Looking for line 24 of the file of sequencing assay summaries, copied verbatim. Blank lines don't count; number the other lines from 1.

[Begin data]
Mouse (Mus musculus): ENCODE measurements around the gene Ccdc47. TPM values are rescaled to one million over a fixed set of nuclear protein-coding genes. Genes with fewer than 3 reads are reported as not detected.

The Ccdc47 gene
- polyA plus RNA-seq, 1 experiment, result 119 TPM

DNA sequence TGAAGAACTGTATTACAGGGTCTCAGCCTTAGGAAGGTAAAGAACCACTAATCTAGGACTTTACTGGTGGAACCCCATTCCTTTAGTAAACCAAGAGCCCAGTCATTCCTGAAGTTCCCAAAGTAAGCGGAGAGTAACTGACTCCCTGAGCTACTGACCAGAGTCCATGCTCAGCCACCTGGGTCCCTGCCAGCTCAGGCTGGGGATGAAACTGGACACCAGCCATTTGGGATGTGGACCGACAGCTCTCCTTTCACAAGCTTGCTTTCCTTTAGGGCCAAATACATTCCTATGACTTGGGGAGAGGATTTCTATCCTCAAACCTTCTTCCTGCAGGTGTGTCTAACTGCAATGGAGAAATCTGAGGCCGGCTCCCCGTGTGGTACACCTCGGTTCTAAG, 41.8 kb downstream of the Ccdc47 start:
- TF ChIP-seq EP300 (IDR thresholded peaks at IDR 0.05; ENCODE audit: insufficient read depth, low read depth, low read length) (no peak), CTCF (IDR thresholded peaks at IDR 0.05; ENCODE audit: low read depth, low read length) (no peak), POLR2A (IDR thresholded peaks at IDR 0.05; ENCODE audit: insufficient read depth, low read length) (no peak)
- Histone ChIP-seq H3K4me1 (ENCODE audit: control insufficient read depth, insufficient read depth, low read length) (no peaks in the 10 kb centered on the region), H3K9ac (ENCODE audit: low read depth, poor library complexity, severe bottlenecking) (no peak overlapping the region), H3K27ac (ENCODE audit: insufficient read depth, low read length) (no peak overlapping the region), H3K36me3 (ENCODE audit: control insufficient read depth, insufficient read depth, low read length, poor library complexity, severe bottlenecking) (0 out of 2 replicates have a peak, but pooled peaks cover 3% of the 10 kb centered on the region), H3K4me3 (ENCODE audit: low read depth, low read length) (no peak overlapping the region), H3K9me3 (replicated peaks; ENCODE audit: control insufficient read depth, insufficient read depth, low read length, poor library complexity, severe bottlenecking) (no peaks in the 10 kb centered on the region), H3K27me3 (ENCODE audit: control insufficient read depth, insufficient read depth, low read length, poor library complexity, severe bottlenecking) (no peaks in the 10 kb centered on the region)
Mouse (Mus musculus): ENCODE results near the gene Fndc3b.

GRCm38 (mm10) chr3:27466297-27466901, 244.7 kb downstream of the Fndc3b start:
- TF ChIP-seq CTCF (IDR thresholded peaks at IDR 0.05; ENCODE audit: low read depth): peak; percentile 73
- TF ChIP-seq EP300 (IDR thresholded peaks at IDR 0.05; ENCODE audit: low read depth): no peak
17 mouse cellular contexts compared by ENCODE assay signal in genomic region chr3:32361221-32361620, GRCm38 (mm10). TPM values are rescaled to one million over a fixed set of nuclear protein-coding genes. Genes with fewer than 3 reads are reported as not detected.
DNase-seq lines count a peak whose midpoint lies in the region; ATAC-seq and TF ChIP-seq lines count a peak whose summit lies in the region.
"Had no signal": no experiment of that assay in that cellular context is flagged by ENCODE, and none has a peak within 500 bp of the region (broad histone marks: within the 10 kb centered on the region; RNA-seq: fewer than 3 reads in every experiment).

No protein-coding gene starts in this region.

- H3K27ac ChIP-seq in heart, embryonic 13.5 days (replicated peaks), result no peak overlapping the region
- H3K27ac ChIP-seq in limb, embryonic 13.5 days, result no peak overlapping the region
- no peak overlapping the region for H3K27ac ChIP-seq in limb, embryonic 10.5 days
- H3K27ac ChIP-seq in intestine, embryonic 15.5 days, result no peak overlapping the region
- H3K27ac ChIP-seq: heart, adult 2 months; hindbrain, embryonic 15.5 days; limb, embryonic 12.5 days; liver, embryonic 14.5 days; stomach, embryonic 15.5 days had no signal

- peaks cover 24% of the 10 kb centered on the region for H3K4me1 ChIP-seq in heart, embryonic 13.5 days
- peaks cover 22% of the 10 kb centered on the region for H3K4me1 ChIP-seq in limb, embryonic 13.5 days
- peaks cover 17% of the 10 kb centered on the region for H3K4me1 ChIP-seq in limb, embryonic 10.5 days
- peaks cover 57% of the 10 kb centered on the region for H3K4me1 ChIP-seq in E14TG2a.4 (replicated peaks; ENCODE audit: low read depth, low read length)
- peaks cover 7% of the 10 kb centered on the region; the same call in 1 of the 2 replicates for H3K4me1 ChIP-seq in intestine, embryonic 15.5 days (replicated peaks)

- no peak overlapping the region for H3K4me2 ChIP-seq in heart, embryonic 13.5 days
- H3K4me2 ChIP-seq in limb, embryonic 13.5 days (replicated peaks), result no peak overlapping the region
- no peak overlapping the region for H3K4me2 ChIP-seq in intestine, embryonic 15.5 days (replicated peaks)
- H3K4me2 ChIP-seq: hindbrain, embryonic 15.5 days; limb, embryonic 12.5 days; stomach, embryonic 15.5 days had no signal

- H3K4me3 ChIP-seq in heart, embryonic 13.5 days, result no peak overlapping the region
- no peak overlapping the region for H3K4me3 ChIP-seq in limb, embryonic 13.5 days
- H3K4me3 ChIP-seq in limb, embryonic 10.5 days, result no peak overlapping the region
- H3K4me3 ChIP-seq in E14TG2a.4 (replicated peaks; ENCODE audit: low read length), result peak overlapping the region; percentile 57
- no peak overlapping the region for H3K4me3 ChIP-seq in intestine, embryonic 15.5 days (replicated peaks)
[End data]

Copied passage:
- peaks cover 7% of the 10 kb centered on the region; the same call in 1 of the 2 replicates for H3K4me1 ChIP-seq in intestine, embryonic 15.5 days (replicated peaks)